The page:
Friday, March 03, 2006, 9:51 PM

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71 grams of protein on a 1200 calorie diet is about 22% protein. So no - not too much.

1 gram of protein has 4 calories.....

If you are on a 1500 calorie diet and want to eat 30% protein multiply 1500 times .30 to find out how many calories worth of protein you should have. Then divide the calories of protein you need by 4 and that will tell you how many grams.

1500 * .30 = 450 calories worth of protein on 30% protein diet
450 / 4 = 113 grams of protein

Blozzom :-)

Saturday, March 04, 2006, 8:12 AM

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I'm struggling with this as well. I am doing some serious weight training and have been advised to eat 0.8-1.0 grams of protein/pounds. At 150 lbs, it works out : 150x 1=150 gms of protein /day. I can't do it. I can barely get half of that. I haven't found a protein shake that doesn't tear my GI tract up. Any suggestions out there?

Monday, March 27, 2006, 8:49 AM

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I personally do not stress about my protein - if I'm feeling out of sorts I have a protein shake. My meals are prepared for me ( and have about 80 grams of proteing and then I add 22 to 44 grams of protein with the shakes.

Many people doing the Body For Life program are concerned about protein - with that program they suggest 40% carb, 40% protein and 20% fat..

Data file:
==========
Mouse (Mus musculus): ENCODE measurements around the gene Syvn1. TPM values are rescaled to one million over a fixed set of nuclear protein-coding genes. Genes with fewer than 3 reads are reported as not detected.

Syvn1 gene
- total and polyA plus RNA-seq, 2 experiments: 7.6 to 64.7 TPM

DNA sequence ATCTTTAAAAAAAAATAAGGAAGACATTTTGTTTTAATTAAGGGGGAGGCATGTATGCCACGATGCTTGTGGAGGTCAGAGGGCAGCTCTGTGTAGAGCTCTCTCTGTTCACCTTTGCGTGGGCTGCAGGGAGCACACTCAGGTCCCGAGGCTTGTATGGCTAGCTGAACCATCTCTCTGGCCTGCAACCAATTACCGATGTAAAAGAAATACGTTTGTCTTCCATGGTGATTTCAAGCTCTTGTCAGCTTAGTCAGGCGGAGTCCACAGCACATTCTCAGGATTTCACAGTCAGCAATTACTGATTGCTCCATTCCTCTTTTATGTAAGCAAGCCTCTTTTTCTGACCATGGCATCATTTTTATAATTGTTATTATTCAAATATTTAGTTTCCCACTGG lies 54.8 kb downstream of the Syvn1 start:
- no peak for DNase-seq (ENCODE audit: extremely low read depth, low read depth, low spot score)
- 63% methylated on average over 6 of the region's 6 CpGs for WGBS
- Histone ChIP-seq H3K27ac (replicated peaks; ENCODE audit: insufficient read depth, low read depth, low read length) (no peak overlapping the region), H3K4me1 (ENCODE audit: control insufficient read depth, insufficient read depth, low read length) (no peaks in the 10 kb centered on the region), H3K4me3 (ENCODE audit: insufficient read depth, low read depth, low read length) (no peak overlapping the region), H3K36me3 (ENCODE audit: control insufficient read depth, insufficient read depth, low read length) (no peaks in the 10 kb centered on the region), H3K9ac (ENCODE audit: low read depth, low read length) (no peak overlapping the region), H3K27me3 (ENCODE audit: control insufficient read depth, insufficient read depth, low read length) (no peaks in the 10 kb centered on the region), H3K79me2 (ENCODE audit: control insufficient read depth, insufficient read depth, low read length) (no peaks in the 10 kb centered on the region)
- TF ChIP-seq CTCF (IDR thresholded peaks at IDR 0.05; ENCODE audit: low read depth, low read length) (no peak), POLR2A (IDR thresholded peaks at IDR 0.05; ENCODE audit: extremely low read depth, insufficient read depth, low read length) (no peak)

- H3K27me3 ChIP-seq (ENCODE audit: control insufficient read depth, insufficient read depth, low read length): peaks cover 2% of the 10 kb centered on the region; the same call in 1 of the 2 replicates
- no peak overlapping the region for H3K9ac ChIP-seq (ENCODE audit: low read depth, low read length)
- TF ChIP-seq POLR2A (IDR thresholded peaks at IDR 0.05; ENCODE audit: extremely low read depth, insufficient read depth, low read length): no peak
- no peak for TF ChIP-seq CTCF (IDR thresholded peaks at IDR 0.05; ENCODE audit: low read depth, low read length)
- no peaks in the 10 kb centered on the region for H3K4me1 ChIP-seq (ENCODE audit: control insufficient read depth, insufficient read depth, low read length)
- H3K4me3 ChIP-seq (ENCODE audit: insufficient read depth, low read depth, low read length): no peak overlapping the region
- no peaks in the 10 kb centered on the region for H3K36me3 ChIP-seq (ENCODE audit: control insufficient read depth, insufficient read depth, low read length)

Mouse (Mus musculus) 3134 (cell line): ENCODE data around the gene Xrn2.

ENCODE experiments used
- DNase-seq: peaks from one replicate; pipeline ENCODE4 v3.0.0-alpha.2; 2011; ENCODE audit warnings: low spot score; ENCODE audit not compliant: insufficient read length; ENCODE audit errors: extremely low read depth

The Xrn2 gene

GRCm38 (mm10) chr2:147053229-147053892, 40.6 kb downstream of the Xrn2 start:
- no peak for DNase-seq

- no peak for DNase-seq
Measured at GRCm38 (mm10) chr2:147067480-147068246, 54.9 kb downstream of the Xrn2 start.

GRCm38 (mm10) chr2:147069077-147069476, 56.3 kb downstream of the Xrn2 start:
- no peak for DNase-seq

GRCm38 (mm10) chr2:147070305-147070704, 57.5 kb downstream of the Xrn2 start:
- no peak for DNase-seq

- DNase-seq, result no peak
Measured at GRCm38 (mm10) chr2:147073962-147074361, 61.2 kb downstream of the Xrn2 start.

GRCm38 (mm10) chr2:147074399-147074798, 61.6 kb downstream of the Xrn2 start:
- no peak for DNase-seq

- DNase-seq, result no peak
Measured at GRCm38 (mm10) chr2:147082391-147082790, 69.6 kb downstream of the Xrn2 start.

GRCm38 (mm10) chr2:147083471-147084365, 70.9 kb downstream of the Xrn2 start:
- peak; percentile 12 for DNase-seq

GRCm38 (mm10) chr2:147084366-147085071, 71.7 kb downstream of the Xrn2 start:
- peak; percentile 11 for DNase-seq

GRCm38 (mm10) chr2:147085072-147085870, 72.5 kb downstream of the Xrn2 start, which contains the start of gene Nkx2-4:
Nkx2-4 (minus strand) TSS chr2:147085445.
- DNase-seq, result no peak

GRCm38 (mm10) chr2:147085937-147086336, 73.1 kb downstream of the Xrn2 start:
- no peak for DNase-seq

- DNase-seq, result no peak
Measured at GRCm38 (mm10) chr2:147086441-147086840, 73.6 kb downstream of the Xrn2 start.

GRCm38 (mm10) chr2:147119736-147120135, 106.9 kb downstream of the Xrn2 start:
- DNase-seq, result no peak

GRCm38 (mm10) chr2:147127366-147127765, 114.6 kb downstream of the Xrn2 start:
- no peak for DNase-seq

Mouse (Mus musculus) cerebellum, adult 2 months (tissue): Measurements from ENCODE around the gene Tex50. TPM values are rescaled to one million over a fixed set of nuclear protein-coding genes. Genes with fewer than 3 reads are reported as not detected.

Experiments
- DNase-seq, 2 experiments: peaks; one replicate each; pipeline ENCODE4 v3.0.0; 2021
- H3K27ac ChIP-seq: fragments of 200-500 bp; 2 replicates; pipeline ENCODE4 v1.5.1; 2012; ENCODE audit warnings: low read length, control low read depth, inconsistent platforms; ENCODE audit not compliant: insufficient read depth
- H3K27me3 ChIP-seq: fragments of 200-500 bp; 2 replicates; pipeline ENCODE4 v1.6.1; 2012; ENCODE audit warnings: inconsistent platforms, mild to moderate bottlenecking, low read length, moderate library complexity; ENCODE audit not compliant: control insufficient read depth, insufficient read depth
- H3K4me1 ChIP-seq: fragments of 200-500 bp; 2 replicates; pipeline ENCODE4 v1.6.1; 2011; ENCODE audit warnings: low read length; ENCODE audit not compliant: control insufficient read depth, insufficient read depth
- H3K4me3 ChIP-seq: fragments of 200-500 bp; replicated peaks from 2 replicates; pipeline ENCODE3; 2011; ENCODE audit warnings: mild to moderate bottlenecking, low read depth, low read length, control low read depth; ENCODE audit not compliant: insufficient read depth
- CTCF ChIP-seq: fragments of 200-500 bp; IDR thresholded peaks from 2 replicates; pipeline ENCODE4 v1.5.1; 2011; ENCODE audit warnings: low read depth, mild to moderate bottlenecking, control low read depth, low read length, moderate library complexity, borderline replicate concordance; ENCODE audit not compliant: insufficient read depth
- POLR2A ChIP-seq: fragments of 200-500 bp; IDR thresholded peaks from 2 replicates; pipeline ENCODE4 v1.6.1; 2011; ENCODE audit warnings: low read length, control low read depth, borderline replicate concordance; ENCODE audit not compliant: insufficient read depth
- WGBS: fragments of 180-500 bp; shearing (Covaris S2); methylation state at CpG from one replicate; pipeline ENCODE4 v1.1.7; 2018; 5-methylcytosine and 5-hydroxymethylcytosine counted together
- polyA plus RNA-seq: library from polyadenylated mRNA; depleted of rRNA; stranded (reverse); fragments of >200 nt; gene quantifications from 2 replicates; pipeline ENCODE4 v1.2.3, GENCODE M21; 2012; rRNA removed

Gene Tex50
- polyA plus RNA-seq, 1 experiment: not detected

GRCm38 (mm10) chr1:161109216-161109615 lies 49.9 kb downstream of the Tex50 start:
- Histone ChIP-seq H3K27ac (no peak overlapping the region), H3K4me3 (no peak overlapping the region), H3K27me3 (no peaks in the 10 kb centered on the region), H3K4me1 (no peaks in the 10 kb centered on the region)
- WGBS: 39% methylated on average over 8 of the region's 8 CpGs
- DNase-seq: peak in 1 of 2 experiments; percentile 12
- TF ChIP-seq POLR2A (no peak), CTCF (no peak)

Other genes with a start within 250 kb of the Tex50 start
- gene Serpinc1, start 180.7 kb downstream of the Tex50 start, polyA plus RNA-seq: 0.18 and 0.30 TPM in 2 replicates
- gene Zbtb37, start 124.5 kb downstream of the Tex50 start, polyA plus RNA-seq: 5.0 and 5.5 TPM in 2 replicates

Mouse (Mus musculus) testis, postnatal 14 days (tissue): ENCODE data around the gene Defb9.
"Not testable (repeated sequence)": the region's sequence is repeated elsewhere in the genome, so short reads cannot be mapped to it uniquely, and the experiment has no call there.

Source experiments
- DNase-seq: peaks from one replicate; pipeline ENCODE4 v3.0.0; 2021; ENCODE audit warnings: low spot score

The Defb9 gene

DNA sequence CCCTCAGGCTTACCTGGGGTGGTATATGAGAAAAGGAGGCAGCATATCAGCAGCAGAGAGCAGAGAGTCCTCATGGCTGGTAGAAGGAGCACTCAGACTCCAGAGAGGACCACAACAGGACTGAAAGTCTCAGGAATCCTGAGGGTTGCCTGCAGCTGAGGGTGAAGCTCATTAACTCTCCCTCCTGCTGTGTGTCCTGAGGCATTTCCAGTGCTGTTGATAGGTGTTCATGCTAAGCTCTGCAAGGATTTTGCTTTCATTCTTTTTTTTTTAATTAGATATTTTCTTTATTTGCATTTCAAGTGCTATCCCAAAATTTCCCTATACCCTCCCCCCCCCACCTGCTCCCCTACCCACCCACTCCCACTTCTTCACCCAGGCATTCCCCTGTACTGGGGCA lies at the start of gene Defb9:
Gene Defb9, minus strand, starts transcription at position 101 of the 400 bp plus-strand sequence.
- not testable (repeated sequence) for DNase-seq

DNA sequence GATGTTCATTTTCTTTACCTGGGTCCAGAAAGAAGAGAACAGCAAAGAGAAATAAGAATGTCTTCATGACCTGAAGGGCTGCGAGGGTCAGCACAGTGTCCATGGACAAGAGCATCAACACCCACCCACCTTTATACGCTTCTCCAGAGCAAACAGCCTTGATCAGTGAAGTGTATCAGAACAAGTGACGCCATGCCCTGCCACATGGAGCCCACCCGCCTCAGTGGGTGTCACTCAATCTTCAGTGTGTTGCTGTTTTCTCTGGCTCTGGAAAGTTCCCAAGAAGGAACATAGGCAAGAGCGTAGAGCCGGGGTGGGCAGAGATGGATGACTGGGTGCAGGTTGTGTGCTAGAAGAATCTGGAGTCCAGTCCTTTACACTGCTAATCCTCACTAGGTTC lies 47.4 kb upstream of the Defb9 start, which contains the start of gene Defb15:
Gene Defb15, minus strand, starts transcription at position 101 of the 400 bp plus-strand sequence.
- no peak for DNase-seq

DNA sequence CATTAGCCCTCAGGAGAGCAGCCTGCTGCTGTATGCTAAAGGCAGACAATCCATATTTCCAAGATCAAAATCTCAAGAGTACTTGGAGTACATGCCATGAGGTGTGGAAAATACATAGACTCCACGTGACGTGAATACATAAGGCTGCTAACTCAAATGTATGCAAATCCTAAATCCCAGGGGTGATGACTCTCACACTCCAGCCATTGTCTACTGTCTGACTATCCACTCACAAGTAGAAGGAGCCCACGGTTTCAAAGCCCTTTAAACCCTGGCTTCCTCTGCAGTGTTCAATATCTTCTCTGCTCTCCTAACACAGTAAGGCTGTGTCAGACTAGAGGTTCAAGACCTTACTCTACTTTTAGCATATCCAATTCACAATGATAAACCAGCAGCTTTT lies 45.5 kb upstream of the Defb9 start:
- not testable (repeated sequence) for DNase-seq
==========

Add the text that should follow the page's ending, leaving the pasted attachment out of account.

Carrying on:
To get that much protein they have 6 meals a day with one portion carb and one portion protein. There is a great book out there that many people swear by..

Called Eating For Life - it has high protein recipes and ideas for making meeting the goals of this plan.

I personally have not read this book yet because like I said - my meals are all cooked for me already but if this is something that you struggle with you may want to check it out.

Blozzom :-)

Monday, March 27, 2006, 9:24 AM

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Just as every diet and recommendation is different, every person is different also. Each persons needs are going to be different. For example, hypoglycemic/low blood sugar patients should be getting more protein than others. It is always good to be aware of the recommended amounts, but in the long run you should listen to your doctor and your body for how much you should actually be getting.

Monday, March 27, 2006, 9:34 AM

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Protien question

i am a sixth grader that is working on protiens in science. and one of my questions for my PBI is "What happens if you have too much protien in your diet?" and i was looking for the answer to this question.

Monday, December 17, 2007, 3:49 PM

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Can't give you a scientific answer, Sixth-Grader, but as someone who has done Atkins (all protein and fat, virtually no carbs), I can tell you it gives you bad breath.

I also imagine that, as with too much fat or carbohydrates, the excess will promote weight gain.

Scientifically, you probably need to check out what organs are taxed the most by the processing of protein - I believe the liver is the main one, but I'm not sure. So one path you would follow in your research is to find out what happens when the liver (and other protein-processing organs) is pushed beyond capacity.

Monday, December 17, 2007, 6:28 PM